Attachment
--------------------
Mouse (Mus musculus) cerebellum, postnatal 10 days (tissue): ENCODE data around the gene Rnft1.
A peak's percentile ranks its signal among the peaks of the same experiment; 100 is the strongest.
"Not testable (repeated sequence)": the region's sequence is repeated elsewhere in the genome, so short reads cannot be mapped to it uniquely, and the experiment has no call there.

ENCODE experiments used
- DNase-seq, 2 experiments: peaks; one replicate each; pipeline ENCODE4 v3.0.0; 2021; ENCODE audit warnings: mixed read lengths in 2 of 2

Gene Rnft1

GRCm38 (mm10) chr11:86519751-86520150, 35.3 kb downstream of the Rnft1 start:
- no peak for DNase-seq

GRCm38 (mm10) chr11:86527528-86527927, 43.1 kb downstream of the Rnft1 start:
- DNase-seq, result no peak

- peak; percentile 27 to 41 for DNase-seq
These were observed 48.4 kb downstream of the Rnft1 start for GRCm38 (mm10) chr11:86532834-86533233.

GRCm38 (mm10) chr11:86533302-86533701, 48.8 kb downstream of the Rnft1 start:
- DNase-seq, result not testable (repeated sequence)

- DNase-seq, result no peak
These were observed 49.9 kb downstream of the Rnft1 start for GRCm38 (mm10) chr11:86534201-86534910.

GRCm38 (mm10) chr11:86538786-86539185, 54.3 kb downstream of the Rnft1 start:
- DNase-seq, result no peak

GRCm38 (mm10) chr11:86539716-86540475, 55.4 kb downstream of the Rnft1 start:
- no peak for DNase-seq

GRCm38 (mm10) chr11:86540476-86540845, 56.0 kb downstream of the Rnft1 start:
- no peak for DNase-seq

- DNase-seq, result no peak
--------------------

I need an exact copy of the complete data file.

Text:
Mouse (Mus musculus) cerebellum, postnatal 10 days (tissue): ENCODE data around the gene Rnft1.
A peak's percentile ranks its signal among the peaks of the same experiment; 100 is the strongest.
"Not testable (repeated sequence)": the region's sequence is repeated elsewhere in the genome, so short reads cannot be mapped to it uniquely, and the experiment has no call there.

ENCODE experiments used
- DNase-seq, 2 experiments: peaks; one replicate each; pipeline ENCODE4 v3.0.0; 2021; ENCODE audit warnings: mixed read lengths in 2 of 2

Gene Rnft1

GRCm38 (mm10) chr11:86519751-86520150, 35.3 kb downstream of the Rnft1 start:
- no peak for DNase-seq

GRCm38 (mm10) chr11:86527528-86527927, 43.1 kb downstream of the Rnft1 start:
- DNase-seq, result no peak

- peak; percentile 27 to 41 for DNase-seq
These were observed 48.4 kb downstream of the Rnft1 start for GRCm38 (mm10) chr11:86532834-86533233.

GRCm38 (mm10) chr11:86533302-86533701, 48.8 kb downstream of the Rnft1 start:
- DNase-seq, result not testable (repeated sequence)

- DNase-seq, result no peak
These were observed 49.9 kb downstream of the Rnft1 start for GRCm38 (mm10) chr11:86534201-86534910.

GRCm38 (mm10) chr11:86538786-86539185, 54.3 kb downstream of the Rnft1 start:
- DNase-seq, result no peak

GRCm38 (mm10) chr11:86539716-86540475, 55.4 kb downstream of the Rnft1 start:
- no peak for DNase-seq

GRCm38 (mm10) chr11:86540476-86540845, 56.0 kb downstream of the Rnft1 start:
- no peak for DNase-seq

- DNase-seq, result no peak